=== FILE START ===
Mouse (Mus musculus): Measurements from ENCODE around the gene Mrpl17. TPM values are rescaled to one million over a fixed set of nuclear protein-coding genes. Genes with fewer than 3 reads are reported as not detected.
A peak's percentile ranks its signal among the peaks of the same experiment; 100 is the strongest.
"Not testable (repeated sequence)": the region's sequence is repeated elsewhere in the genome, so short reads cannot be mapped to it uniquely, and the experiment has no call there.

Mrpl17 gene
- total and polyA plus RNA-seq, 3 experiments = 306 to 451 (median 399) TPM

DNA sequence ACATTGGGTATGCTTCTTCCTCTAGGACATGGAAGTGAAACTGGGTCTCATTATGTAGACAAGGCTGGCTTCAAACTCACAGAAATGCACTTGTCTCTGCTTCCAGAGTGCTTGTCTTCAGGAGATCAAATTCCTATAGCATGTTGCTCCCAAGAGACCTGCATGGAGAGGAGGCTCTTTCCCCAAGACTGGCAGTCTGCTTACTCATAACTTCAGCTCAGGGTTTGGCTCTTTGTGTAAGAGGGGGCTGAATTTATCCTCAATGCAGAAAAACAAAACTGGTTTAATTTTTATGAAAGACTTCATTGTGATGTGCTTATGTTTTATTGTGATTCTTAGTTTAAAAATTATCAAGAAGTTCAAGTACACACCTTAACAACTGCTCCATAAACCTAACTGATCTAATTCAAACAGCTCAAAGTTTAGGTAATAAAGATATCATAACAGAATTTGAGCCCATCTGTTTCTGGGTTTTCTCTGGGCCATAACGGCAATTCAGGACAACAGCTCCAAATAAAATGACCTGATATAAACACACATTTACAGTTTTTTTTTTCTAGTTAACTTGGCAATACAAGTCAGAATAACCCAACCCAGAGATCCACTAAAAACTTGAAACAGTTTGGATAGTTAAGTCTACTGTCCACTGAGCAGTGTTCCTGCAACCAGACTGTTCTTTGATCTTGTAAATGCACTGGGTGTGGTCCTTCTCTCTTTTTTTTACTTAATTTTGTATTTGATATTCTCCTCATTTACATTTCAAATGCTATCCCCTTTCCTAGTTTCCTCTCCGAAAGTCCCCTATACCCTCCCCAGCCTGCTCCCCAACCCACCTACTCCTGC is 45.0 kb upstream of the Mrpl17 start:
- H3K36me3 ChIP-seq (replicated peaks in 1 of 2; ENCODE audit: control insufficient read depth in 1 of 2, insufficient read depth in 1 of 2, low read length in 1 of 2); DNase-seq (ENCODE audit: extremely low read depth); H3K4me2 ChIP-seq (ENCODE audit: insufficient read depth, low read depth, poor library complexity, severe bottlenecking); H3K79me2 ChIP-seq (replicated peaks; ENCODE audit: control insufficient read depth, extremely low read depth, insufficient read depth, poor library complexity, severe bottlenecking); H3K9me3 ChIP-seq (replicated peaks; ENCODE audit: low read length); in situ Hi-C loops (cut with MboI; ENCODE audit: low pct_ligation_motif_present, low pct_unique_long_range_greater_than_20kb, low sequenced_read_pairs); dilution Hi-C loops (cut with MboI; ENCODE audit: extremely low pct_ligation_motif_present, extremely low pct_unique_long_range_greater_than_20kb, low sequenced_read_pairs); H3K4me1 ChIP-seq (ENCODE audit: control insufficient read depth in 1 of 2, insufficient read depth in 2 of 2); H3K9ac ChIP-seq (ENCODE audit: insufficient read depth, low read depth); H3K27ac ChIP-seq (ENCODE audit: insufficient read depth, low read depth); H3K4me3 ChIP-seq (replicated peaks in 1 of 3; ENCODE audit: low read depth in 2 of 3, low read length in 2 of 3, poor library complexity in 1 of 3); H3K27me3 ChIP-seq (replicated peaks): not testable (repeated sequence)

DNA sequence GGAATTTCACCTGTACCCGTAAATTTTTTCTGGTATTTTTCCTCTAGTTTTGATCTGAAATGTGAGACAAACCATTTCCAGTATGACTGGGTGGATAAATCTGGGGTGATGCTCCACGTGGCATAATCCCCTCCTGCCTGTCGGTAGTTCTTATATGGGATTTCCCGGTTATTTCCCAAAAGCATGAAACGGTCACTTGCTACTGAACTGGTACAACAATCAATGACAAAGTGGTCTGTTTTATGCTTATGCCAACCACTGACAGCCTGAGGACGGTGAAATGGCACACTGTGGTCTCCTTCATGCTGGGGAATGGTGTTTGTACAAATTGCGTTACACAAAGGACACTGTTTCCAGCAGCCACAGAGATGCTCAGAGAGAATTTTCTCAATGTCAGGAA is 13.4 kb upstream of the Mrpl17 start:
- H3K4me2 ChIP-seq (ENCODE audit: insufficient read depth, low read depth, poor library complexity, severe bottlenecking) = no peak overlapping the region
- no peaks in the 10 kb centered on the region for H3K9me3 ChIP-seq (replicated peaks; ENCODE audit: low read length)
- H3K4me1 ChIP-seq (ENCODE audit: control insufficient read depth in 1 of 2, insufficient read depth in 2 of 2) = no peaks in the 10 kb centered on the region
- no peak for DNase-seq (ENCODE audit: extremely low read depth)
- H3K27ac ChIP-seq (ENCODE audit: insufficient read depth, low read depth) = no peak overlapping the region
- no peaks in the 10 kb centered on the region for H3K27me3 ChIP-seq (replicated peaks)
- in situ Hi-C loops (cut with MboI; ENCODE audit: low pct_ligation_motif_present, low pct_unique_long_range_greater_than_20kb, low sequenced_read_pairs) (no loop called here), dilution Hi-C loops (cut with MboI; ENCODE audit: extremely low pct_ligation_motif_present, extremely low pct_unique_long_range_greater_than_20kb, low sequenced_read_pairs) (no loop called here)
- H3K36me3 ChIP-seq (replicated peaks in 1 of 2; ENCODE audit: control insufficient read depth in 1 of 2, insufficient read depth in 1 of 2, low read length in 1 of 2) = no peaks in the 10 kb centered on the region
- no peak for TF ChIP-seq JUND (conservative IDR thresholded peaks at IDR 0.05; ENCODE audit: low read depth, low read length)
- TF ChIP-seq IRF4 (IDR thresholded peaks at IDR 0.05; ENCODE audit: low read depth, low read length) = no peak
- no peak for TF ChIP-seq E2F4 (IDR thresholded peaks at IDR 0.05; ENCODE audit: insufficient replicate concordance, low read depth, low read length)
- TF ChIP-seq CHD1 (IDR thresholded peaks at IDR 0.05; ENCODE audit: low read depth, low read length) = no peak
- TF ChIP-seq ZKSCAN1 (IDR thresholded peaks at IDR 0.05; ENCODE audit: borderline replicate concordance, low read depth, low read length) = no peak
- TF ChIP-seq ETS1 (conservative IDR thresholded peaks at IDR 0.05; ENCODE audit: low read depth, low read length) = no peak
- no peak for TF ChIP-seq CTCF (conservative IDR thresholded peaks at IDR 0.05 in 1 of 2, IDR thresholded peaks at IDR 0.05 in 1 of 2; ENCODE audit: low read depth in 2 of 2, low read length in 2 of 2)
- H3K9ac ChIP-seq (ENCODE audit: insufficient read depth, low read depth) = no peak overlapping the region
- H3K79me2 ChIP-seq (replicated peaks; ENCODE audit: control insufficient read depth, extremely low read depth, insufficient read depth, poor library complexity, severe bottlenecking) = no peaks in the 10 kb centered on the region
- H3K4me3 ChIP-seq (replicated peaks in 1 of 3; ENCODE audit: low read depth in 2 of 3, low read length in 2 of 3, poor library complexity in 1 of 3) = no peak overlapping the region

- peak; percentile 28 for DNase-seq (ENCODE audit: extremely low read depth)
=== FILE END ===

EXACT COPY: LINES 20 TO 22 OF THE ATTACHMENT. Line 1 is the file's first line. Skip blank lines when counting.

- TF ChIP-seq CHD1 (IDR thresholded peaks at IDR 0.05; ENCODE audit: low read depth, low read length) = no peak
- TF ChIP-seq ZKSCAN1 (IDR thresholded peaks at IDR 0.05; ENCODE audit: borderline replicate concordance, low read depth, low read length) = no peak
- TF ChIP-seq ETS1 (conservative IDR thresholded peaks at IDR 0.05; ENCODE audit: low read depth, low read length) = no peak